Fly ash has been atmospherically dispersed from coal burning in the central USA since the 1860s and subsequently incorporated into post-European settlement alluvial records. Regionally, the onset of significant coal burning approximately coincides with widespread land clearing for agriculture and accelerated erosion. Field identification of post-settlement alluvium (PSA) is difficult in many areas where the record lacks apparent contrast with older alluvium. Here, we show the PSA basal contact can be reliably identified based on the occurrence of magnetic fly ash. Fly ash methodology is relatively simple, effective, and inexpensive. The proportion of spheroidal fly ash grains in silt-size magnetic fractions was evaluated from 17 sites in the Upper Sangamon River Basin, central Illinois. Data indicate the PSA is 25 to 95 cm thick, increasing linearly with valley width (r2 = 0.74). Yet, the proportion of PSA within Holocene alluvium is inversely and linearly correlated with valley width (r2 = 0.87), implying significant storage of recent sediment in tributary valleys. A peak in fly ash content (∼15–50 cm in Sangamon Valley), circa 1945–1980, is coeval with peaks in 137Cs (cesium), Pb (lead) concentrations, magnetic susceptibility, and silt content during a time of maximal atmospheric pollution and accelerated topsoil erosion. Sharp decreases in fly ash in the upper 10 to 20 cm (post-1980) of some Sangamon Valley sites coincide with the implementation of particulate pollution controls and reductions in 137Cs and Pb concentrations; more sandy alluvium also suggests proportionally increased stream bank erosion relative to upland erosion. PSA sedimentation averages ∼ 5 mm/yr, an order of magnitude faster than pre-settlement rates, reflecting impacts of agriculture and other land-use changes.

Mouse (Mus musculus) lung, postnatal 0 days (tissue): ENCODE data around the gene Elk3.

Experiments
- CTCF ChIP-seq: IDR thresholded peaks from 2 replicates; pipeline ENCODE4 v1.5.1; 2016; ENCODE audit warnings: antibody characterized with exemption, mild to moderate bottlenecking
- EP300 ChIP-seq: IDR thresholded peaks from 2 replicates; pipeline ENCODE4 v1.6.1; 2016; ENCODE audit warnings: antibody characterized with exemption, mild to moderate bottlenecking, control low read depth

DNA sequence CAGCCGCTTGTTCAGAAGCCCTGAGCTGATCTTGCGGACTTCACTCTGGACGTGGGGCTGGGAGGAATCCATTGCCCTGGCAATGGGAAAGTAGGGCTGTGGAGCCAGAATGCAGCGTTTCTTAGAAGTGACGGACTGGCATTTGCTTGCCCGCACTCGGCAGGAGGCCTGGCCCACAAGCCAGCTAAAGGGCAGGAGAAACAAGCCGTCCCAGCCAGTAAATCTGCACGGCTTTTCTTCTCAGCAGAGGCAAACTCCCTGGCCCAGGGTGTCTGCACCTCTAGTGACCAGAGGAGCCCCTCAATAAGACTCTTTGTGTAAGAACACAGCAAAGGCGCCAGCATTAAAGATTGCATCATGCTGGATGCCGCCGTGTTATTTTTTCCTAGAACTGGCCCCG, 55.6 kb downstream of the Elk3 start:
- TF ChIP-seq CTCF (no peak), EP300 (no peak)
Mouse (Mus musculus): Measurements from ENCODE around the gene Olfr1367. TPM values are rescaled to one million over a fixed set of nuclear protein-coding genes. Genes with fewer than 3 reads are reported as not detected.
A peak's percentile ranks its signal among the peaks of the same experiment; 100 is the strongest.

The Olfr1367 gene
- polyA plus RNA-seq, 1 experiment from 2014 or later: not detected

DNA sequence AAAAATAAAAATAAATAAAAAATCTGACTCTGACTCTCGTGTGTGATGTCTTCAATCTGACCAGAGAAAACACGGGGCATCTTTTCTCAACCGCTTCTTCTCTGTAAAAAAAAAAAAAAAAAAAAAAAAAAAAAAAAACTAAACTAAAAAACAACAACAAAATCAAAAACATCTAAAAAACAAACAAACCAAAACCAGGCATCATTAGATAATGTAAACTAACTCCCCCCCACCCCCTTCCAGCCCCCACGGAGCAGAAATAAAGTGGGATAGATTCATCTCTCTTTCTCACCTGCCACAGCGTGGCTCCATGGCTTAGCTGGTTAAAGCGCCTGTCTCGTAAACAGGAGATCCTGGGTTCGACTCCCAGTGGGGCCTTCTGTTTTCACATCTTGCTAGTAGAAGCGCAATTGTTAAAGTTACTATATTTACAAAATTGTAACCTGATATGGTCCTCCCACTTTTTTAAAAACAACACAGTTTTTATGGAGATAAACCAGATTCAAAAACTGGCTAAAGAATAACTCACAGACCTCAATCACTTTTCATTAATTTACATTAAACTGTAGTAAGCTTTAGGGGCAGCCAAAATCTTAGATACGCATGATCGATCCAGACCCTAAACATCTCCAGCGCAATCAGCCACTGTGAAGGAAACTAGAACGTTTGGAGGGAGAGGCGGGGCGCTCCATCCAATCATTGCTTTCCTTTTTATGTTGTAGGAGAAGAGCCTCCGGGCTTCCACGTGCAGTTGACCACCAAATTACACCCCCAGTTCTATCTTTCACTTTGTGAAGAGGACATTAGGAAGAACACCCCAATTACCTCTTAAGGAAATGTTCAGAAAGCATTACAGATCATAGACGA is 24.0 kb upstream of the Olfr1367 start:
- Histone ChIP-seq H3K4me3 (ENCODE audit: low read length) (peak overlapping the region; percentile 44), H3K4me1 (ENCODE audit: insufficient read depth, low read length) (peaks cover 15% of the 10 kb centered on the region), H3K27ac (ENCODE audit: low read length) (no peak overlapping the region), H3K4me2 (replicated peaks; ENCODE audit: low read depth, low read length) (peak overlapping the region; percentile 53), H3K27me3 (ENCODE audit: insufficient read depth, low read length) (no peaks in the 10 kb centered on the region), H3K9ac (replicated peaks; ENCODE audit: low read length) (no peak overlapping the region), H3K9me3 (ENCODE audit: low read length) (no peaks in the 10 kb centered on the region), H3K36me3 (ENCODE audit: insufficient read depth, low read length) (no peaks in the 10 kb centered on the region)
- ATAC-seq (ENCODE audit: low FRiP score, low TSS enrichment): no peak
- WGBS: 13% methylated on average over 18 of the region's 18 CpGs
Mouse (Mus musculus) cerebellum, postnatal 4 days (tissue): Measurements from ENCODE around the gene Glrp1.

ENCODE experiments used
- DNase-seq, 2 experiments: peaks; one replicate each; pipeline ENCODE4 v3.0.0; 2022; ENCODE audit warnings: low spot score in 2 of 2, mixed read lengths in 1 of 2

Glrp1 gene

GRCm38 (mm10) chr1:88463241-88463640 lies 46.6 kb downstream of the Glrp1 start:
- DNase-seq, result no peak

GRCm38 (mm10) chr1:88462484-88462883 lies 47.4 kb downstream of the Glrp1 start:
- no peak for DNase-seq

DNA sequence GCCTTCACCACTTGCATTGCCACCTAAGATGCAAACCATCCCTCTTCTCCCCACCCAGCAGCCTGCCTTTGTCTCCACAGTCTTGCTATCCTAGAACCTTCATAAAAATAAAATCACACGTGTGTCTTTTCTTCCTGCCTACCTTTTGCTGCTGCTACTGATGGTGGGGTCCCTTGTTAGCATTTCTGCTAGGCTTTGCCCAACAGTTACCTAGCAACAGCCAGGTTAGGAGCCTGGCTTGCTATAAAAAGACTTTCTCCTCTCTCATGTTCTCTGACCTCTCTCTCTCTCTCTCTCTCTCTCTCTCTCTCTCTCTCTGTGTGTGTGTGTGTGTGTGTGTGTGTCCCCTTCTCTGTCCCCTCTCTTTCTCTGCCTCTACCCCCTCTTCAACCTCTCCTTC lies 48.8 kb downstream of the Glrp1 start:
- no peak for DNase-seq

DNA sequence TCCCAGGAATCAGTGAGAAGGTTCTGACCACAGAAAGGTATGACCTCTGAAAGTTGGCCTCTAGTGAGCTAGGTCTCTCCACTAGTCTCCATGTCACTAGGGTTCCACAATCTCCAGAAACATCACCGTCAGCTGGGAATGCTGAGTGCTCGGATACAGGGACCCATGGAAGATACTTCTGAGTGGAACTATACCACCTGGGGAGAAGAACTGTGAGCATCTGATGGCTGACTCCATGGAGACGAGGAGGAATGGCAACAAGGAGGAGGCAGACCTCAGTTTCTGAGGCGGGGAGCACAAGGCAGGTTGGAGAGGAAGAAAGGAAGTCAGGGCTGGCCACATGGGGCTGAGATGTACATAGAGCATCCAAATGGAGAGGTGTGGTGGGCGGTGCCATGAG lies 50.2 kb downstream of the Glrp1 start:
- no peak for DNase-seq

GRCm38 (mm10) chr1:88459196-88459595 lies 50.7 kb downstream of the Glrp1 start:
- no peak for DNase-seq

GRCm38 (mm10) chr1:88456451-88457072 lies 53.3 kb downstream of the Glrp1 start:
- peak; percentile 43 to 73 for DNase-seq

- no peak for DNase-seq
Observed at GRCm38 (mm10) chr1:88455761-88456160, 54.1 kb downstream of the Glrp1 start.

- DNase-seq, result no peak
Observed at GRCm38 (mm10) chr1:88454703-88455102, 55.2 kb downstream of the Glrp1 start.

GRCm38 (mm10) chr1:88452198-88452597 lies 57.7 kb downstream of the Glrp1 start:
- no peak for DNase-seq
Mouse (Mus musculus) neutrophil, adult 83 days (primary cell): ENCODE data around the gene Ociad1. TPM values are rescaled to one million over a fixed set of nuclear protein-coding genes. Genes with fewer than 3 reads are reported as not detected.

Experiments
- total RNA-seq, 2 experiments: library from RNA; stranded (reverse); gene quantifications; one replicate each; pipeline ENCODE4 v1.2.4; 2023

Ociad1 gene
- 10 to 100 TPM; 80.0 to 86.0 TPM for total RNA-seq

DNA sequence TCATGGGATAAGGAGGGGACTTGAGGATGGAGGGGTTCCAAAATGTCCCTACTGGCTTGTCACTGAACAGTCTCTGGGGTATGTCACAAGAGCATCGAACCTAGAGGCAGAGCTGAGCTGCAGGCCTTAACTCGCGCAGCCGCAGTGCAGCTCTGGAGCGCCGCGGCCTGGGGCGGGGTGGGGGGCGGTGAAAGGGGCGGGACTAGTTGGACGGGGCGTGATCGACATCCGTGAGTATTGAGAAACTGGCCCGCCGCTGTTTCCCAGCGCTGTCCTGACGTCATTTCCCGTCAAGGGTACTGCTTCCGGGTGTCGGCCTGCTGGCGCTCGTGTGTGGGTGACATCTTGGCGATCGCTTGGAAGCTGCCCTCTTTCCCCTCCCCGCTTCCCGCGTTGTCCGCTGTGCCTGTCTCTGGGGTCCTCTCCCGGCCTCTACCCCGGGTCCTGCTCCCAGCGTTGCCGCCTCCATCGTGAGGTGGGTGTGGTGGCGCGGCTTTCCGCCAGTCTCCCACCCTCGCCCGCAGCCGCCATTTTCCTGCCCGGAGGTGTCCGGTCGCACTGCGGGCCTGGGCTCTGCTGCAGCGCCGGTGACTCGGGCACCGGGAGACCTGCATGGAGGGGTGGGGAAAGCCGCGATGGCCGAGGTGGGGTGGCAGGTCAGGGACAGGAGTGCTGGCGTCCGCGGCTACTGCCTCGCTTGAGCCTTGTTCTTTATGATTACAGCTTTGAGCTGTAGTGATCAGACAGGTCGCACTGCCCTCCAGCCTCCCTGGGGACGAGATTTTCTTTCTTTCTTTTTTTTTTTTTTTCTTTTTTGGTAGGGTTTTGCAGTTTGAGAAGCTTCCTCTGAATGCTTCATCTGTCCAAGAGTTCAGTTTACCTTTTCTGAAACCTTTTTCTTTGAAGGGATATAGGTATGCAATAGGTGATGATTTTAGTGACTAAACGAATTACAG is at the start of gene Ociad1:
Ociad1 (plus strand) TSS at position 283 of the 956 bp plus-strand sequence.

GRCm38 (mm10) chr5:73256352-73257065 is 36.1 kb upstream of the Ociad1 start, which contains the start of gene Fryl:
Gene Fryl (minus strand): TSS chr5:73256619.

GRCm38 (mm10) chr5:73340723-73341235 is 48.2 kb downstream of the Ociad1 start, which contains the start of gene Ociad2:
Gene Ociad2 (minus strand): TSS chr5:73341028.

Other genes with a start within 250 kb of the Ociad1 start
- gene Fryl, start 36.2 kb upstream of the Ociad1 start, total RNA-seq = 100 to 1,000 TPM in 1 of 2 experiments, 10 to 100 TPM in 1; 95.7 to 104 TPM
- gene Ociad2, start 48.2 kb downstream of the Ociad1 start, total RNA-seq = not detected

Grimley, D., Anders, A., Bettis, E.A., Bates, B., Wang, J. Butler, S., and Huot, S (2017): Using Magnetic Fly Ash to Identify Post-Settlement Alluvium and its Record of Atmospheric Pollution, Central USA. Anthropocene. DOI: 10.1016/j.ancene.2017.02.001
This Paper/Book acknowledges NSF CZO grant support.